If the paper was not forthcoming shortly thereafter (say, 5 minutes, MAX), I’d assume you’d cheated me, that my address had been sold, and any provisional confidence I might have had in the site would be gone.

    I would then Google for other information on writing white papers.

    By the time your gift arrived, I probably would have read 10 other sites, used the information to start my draft white paper.

    When I get around to reading it (because my need is less urgent, now that I’ve found the competing info elsewhere), I’m likely negatively predisposed to it. It will be compared to the information already received.

    Even if your paper were published before the others, to me it will seem derivative.

    It had better be the best meta-white paper every written, because it will have to make up for the momentum you stole from it.

    This would be subconscious on my part, not deliberate.

    You’ve made me jump through hoops and I complied. Making me wait will make your content have to jump through hoops to impress me.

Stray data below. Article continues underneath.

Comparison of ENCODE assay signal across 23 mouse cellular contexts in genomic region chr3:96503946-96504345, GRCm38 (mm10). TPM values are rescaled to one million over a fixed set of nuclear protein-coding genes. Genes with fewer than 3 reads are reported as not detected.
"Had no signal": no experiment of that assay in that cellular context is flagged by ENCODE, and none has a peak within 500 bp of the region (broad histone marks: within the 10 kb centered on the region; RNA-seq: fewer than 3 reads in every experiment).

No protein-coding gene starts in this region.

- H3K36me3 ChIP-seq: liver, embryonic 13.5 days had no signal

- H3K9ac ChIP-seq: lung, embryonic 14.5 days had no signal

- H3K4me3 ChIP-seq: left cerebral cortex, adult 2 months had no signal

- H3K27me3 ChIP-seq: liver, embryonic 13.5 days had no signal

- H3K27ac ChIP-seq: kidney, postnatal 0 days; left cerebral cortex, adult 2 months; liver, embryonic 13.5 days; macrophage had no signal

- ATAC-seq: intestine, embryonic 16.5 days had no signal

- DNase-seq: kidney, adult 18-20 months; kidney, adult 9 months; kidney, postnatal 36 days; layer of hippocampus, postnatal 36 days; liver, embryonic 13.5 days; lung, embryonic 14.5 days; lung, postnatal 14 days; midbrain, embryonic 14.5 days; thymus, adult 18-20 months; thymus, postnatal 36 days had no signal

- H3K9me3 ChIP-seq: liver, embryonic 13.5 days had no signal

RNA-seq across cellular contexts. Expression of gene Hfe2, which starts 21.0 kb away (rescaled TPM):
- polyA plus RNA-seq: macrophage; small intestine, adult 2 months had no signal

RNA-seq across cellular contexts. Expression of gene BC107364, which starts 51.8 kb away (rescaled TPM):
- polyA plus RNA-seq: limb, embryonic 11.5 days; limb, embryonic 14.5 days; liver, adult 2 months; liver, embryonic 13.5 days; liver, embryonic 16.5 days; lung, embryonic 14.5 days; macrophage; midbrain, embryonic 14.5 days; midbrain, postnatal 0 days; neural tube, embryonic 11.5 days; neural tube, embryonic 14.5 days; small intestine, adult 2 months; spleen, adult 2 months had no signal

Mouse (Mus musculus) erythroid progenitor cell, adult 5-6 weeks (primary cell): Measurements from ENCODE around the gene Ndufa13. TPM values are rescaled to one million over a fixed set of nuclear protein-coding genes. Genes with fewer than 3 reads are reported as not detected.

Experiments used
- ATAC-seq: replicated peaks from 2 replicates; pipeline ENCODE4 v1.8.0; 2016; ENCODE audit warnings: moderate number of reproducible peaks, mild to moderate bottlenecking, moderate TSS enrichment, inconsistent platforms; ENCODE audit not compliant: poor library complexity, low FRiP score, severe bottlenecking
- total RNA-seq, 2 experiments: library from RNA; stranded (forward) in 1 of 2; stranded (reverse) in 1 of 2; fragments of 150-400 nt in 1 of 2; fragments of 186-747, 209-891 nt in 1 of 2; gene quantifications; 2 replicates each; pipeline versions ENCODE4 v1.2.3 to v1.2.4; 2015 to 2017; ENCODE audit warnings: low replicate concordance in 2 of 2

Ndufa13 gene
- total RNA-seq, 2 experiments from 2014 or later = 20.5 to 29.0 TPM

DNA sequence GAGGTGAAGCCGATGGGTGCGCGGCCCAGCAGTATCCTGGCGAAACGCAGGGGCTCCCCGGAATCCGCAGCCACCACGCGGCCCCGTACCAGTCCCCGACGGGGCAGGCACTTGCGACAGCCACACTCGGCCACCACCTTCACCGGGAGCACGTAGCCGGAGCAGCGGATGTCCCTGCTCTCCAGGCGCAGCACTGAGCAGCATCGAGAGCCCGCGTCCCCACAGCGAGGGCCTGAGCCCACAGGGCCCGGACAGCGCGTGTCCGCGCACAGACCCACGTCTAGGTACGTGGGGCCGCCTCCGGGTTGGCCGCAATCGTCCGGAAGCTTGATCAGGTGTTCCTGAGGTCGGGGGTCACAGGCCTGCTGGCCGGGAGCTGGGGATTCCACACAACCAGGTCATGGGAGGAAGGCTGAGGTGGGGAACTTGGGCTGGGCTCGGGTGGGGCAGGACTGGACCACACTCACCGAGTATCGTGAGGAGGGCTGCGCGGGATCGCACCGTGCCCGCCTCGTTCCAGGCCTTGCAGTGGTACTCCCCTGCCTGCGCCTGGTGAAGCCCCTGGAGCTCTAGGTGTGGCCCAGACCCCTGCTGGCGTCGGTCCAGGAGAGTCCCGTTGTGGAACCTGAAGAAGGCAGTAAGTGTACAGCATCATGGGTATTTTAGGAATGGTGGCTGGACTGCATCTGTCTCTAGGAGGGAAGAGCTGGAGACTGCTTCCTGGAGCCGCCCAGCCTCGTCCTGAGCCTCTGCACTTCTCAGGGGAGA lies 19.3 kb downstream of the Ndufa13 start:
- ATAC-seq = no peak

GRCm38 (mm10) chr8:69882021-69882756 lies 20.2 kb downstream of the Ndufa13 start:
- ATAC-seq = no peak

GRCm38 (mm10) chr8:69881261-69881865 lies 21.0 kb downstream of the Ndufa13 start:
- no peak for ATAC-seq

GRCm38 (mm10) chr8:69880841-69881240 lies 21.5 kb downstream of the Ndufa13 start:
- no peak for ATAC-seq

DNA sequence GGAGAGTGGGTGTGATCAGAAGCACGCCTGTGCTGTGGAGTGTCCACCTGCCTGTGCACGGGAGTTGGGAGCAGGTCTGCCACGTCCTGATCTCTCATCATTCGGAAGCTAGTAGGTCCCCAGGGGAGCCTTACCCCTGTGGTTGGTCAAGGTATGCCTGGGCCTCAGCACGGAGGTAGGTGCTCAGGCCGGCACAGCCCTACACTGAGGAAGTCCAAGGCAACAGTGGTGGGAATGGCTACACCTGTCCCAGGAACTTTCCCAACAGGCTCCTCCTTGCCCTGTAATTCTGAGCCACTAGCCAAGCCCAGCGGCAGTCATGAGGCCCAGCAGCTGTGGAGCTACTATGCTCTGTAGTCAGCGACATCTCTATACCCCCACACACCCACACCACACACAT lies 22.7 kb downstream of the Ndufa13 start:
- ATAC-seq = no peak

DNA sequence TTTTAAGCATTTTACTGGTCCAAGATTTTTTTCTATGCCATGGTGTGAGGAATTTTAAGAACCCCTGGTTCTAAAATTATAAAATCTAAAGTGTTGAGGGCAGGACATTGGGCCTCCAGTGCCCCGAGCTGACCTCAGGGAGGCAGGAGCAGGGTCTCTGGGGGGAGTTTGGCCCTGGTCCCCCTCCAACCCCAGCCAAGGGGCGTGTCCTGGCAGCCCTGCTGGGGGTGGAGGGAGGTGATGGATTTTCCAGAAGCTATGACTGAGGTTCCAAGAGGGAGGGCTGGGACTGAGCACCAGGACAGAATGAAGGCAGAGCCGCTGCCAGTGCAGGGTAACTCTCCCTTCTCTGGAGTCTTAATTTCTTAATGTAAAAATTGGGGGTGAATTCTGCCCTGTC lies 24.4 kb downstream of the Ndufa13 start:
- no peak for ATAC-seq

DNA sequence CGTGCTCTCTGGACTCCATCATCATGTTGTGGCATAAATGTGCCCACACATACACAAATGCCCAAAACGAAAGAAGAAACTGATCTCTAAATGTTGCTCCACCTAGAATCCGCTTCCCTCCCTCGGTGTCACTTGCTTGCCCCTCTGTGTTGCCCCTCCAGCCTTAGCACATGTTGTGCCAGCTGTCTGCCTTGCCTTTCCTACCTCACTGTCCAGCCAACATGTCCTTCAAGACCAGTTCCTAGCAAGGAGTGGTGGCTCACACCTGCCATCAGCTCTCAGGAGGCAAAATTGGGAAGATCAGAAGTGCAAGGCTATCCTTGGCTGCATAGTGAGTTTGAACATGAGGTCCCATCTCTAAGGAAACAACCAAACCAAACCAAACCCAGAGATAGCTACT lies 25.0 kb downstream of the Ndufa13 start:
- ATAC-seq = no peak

29. Actually, Michael, I think this only works for those “much-hyped” stuff like the Apple iPhone or anything similar. Or, some other thing with something controversial.

    For ebooks and all, this might not work. For example, if I opted for a free ebook of some kind without much buzz, and if I’m not getting right away, I’d say “Ahh well !! Thats that. Who wants to waste precious time for that crap anyway ?!”.

    And, about “Gate it away”, I think its one of those old-school marketing techniques. We see it everyday but I normally wont care much (if the stuff wasn’t up to my expectation).

  30. Mike (Simplenomics) – You bring up some excellent points. I have had this model setup about 3 years. Back in the day, when autoresponders were less common, I actually had an email filter setup in my inbox.

    When the messages came in (and I had my inbox open), the 2nd message with the paper would send out as they came in. This was between a 10 minute delay and a weekend delay.

    I used to get many messages each day asking where the heck my paper was.

    In my case, I provide a lot of the content right there on the screen. Folks do not even realize they needed to register to get the rest UNLESS they read what was presented and happened to get below the bottom of the screen. By this time, they are already hooked by what was written and want more.